Wednesday, September 29, 2010

Survivor: Chantilly

I am completely alone for approximately 40 minutes each day, 20 minutes in the morning, and 20 minutes in the evening.  I am living for those few minutes in a sensory deprivation chamber of my own design.  I am off the grid, the Invisible Man.  Alone, but not lonely. 

Today is Day 24 without a personal cell phone. 

My cell phone was my work phone, and I changed jobs in the beginning of the month, so that phone was dutifully returned to my previous employer.  I fully intend to get a replacement phone, with enough sizzle to impress strangers, with enough features to wow my friends, and as little monthly recurring cost as possible to satisfy my budget.  I just haven't gotten around to it, and that's OK.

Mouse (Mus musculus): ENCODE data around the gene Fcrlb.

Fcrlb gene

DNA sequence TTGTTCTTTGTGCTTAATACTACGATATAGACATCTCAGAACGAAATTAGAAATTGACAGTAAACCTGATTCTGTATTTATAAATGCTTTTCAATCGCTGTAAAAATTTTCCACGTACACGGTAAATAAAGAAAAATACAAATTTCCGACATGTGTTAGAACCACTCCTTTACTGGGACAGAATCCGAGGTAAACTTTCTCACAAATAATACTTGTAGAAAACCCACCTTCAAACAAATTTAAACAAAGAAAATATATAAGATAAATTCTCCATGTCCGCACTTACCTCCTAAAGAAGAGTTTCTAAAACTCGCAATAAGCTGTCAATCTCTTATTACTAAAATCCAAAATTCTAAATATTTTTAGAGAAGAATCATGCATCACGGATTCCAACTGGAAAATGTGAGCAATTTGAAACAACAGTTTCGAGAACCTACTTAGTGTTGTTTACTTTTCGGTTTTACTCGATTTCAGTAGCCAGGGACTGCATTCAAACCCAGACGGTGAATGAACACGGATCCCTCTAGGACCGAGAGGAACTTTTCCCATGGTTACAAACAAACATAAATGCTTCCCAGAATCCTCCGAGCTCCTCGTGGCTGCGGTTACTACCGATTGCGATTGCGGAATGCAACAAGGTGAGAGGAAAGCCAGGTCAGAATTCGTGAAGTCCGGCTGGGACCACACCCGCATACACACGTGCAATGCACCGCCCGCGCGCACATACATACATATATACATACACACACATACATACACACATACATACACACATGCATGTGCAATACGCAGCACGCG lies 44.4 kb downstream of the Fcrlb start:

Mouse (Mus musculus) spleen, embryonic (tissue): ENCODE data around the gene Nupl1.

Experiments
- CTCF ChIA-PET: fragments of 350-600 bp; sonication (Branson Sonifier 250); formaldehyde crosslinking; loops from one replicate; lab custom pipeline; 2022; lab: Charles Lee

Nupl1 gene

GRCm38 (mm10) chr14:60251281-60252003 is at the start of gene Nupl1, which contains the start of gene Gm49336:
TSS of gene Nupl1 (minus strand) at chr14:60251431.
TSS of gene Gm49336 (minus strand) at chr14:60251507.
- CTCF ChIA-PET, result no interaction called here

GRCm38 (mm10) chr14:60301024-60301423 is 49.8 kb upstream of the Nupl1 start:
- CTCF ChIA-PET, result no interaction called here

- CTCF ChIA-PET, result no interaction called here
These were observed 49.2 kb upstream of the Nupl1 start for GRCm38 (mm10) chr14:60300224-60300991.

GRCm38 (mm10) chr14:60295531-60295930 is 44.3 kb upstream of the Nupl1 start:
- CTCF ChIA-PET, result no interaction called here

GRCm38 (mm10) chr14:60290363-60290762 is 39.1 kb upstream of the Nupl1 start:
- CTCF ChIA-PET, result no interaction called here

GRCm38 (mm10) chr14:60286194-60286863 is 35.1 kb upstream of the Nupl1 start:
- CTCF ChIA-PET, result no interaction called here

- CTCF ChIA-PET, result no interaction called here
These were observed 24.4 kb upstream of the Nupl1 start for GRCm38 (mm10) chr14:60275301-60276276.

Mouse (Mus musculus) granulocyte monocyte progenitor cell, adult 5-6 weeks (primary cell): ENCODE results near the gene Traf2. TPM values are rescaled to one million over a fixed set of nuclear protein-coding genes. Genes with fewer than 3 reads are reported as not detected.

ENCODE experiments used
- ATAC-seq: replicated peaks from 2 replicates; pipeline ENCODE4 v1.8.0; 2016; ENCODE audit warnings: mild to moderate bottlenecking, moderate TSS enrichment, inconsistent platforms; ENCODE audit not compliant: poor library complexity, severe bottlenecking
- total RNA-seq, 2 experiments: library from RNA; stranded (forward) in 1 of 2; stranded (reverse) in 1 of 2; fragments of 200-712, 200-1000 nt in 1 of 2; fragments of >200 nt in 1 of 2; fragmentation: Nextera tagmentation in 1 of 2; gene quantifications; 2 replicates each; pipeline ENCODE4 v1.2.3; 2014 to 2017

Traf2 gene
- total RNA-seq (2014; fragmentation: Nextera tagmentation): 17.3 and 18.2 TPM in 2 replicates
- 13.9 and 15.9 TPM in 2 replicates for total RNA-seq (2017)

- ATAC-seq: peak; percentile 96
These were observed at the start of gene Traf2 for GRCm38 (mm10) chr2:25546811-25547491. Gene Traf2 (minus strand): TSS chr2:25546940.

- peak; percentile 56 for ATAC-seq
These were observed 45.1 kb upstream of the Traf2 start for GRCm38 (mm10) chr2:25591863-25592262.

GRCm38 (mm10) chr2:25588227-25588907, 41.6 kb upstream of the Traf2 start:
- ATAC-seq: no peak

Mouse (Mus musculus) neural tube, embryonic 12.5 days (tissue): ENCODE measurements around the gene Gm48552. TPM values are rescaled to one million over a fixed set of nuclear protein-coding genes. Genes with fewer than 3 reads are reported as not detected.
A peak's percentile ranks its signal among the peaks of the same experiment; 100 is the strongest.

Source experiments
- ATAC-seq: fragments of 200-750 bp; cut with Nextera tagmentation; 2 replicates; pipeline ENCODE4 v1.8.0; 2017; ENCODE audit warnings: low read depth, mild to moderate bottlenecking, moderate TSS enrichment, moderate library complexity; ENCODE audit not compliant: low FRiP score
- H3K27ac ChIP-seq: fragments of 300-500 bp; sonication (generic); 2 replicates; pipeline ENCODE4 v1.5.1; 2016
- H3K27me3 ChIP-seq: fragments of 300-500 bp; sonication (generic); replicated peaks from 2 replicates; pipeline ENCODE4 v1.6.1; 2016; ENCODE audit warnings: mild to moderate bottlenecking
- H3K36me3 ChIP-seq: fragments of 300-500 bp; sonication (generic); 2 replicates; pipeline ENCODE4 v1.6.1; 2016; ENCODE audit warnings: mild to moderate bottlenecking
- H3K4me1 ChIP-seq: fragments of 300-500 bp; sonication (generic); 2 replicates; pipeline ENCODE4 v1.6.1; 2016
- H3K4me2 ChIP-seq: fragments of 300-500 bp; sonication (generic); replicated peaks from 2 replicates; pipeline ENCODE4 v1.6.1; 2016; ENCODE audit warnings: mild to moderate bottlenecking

To clarify that last statement, that's OK...with me.  I seem to be the only one not put out my my lack of a cellular ball and chain.  Some (aka 'spouse') are concerned about my availability.  Some are concerned about my safety.  Some are concerned that I might be concerned.  I will admit that when driving, I do think that a phone would be handy in case of an emergency.  If I had a flat tire, a phone would be nice.  Hit a deer, and I could make a call.  Otherwise, I'm OK.

To those who would like to talk to me during my downtime, sorry.  Try the home number if you have been deemed worthy of access to the unlisted secret, 256-bit encrypted 10 digit code.  To those who never called me anyway, I will continue to trust that you've been dialing the old number for 3 weeks now in frustration.  Keep trying.

Soon I will rejoin what passes for the Communication Revolution in our world, texting and chatting to fill the minutes - total connectivity without the fussy mess of intimacy and meaningful conversation.  I may get a ticket for speeding, but distracted driving?  Not this month.  Good luck, Verizon.  I'll be a hard sell.

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